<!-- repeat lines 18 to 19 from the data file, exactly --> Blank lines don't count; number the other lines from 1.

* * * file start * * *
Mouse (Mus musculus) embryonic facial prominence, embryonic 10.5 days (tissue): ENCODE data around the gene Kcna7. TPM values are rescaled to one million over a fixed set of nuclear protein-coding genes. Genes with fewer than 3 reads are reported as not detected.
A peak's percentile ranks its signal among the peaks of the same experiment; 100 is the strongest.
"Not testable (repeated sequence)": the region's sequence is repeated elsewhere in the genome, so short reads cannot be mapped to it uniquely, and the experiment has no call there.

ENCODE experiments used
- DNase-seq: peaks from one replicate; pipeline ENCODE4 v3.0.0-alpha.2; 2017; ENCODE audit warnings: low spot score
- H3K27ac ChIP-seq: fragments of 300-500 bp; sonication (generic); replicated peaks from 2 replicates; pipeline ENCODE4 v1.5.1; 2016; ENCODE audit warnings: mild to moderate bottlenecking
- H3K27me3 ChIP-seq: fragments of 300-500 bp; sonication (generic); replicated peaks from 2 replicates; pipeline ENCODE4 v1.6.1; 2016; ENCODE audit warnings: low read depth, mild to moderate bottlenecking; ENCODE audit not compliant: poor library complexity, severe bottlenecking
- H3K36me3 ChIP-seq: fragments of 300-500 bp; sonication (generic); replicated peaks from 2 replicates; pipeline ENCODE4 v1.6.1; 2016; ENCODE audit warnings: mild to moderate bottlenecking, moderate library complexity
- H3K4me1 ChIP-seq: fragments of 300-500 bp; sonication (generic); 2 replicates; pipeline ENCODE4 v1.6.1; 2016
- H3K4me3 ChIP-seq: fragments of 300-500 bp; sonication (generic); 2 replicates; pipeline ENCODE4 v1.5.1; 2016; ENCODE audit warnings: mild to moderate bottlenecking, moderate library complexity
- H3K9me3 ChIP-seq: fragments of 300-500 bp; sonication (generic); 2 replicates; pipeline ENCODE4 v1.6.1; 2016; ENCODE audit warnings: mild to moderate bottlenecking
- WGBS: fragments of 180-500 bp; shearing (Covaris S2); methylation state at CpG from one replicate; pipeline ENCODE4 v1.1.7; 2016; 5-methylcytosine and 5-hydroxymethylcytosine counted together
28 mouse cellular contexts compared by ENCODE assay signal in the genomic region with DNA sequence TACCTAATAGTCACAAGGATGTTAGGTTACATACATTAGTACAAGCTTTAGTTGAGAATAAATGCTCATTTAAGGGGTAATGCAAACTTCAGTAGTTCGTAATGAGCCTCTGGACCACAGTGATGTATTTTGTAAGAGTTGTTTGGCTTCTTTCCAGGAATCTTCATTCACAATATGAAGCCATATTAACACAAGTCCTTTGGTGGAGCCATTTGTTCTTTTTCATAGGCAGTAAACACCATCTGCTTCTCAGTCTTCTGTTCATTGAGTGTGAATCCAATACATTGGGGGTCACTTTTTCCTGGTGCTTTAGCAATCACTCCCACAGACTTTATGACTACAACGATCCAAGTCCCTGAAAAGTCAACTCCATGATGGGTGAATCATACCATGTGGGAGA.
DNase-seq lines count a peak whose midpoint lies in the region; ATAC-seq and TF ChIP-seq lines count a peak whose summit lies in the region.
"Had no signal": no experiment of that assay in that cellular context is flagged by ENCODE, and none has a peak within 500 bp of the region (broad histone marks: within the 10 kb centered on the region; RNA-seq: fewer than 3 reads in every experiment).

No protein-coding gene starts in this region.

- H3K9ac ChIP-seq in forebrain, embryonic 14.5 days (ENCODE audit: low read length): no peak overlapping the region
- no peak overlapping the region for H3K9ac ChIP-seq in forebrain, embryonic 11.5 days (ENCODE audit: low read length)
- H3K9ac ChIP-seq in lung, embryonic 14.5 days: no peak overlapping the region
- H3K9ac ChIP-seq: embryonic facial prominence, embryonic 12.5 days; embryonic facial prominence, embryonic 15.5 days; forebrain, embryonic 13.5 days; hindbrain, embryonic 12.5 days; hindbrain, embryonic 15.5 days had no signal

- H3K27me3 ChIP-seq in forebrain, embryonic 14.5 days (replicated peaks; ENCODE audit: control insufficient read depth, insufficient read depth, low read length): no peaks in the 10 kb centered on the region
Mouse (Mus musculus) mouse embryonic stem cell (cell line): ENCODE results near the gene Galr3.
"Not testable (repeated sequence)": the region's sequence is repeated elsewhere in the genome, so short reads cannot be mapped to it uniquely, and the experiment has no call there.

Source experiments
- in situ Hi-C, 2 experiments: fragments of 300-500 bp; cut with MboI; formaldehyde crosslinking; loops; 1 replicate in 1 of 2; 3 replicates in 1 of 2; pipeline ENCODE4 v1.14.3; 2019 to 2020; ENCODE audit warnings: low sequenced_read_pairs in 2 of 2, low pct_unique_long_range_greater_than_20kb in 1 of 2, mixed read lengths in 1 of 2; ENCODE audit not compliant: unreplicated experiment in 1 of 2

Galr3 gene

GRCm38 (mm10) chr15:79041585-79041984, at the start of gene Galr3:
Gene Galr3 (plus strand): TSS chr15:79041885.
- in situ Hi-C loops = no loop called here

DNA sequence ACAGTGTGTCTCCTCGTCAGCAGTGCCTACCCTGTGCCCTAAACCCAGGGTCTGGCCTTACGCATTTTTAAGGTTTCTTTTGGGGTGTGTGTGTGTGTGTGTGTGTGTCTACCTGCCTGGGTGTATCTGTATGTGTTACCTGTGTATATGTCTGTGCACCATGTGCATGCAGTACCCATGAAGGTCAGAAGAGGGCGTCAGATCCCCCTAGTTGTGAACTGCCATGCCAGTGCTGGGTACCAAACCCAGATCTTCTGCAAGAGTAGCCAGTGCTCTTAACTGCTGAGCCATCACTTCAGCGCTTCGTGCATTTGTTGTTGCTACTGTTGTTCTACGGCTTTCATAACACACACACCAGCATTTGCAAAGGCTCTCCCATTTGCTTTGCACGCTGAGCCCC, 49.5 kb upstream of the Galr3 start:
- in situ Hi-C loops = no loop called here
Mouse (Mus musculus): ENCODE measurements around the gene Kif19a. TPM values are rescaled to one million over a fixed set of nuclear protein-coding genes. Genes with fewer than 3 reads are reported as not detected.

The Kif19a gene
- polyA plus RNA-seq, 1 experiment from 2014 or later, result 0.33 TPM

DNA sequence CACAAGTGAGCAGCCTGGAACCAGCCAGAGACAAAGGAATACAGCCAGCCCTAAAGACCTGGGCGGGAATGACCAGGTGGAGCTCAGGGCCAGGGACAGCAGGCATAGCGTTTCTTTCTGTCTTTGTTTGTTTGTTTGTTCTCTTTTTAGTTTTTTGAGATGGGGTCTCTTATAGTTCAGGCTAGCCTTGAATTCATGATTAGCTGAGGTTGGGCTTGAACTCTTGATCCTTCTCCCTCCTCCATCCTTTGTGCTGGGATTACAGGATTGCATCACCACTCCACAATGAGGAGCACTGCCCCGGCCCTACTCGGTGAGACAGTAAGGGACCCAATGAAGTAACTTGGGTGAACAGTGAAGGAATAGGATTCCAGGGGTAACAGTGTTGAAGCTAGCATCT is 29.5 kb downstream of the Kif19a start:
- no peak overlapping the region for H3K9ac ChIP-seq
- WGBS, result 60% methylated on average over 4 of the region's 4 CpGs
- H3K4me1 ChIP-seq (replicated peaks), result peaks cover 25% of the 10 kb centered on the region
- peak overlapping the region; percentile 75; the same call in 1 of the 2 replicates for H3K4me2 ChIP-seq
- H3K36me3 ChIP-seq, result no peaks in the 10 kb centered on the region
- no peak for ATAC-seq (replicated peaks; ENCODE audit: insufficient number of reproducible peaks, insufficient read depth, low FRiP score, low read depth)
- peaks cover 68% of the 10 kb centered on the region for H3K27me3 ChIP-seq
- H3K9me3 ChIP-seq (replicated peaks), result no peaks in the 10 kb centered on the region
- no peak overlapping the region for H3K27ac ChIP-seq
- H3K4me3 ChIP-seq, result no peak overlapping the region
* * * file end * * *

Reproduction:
- no peak overlapping the region for H3K9ac ChIP-seq in forebrain, embryonic 11.5 days (ENCODE audit: low read length)
- H3K9ac ChIP-seq in lung, embryonic 14.5 days: no peak overlapping the region